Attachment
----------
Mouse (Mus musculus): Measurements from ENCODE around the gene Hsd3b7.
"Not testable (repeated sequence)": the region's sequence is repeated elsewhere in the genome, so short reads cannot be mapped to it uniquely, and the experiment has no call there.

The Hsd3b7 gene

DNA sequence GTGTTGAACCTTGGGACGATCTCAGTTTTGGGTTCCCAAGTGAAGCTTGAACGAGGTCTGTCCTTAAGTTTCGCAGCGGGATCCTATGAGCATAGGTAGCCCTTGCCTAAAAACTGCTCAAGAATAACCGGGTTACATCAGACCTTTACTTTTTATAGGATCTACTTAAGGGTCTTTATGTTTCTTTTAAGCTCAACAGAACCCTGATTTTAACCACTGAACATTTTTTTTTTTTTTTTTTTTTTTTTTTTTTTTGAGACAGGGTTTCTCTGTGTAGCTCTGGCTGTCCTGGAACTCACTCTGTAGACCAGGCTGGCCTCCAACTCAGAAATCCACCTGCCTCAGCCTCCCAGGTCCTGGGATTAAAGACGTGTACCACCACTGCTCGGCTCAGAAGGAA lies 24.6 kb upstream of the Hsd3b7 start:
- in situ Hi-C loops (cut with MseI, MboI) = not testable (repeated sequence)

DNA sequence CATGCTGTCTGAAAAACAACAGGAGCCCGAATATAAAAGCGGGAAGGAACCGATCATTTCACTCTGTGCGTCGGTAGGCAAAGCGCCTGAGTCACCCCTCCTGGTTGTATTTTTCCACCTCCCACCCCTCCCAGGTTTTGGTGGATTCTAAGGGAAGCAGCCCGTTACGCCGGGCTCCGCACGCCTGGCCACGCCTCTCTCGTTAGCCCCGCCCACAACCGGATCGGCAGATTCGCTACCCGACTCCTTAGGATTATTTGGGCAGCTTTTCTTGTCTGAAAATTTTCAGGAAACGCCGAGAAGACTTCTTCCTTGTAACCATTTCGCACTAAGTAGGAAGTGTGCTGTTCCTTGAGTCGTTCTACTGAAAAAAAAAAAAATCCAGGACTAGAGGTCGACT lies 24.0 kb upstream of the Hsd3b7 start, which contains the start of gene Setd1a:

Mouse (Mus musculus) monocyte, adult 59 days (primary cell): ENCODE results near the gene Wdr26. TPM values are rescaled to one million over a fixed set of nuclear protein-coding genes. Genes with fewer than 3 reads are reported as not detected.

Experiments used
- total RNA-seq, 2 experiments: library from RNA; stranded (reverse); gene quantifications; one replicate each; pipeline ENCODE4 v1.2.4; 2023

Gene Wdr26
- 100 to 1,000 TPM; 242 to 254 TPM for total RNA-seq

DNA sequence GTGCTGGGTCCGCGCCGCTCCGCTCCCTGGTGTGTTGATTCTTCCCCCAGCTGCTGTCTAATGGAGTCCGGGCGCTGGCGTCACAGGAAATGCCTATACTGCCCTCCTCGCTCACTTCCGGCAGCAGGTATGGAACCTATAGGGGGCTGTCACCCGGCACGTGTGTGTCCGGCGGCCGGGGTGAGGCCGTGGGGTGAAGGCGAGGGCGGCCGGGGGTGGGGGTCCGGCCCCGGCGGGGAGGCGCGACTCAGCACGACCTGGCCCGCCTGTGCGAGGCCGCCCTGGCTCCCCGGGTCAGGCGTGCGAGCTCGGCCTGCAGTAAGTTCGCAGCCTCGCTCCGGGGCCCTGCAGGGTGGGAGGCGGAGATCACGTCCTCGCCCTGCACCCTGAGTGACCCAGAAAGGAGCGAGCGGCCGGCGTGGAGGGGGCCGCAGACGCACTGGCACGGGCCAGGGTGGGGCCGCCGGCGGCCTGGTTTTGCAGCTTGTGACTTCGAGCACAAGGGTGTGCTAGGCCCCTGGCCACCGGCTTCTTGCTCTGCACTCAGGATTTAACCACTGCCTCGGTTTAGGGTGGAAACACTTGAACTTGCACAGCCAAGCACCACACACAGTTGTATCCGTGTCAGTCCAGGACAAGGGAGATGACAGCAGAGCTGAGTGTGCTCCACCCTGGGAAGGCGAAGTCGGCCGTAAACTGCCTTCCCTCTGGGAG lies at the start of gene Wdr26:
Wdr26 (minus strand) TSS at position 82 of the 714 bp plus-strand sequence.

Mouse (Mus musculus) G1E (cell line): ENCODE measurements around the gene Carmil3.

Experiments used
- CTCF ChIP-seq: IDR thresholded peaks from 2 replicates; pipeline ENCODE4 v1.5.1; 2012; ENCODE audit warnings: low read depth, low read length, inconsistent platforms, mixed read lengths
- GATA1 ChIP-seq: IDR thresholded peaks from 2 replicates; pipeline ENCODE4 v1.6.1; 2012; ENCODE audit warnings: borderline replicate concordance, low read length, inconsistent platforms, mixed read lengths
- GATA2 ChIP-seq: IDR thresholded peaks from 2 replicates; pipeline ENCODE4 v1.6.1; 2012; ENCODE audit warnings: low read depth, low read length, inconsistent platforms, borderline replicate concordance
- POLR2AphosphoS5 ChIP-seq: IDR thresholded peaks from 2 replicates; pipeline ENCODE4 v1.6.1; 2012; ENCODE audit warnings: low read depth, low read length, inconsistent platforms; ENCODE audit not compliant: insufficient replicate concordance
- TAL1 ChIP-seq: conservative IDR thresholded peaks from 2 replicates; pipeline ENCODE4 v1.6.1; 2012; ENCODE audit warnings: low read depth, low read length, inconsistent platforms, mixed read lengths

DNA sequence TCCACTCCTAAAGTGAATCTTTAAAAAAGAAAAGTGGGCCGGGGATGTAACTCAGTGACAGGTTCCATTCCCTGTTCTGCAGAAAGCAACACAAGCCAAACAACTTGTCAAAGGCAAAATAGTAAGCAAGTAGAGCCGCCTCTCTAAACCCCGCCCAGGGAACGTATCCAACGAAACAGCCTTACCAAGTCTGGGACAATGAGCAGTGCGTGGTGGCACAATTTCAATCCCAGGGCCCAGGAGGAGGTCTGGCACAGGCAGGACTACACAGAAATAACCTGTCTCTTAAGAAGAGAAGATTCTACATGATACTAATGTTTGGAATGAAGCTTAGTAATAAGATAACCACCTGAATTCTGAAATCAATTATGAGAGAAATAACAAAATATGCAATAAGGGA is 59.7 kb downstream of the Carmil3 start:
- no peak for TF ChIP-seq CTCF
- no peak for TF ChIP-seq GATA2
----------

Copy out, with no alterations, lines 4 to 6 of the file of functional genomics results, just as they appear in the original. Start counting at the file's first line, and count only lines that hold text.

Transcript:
DNA sequence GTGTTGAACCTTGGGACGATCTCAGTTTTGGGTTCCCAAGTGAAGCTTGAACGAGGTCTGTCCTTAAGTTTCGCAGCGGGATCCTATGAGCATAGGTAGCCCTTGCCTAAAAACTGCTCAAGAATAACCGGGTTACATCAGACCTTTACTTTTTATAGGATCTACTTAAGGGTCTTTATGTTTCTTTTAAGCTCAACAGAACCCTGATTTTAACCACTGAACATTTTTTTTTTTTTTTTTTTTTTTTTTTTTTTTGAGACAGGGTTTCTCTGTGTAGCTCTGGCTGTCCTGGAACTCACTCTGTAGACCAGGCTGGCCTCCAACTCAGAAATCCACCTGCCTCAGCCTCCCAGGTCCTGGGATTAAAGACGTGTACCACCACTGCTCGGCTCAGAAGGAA lies 24.6 kb upstream of the Hsd3b7 start:
- in situ Hi-C loops (cut with MseI, MboI) = not testable (repeated sequence)

DNA sequence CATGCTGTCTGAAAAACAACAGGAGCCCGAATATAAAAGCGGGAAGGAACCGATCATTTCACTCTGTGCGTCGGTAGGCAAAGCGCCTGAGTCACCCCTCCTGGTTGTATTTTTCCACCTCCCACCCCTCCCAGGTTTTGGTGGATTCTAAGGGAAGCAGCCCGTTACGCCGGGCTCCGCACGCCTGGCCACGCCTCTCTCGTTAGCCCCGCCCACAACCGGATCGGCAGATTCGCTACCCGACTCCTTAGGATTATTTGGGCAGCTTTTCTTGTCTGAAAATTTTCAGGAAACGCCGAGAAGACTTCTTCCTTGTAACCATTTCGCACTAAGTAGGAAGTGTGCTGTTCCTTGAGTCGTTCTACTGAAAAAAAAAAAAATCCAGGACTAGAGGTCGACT lies 24.0 kb upstream of the Hsd3b7 start, which contains the start of gene Setd1a: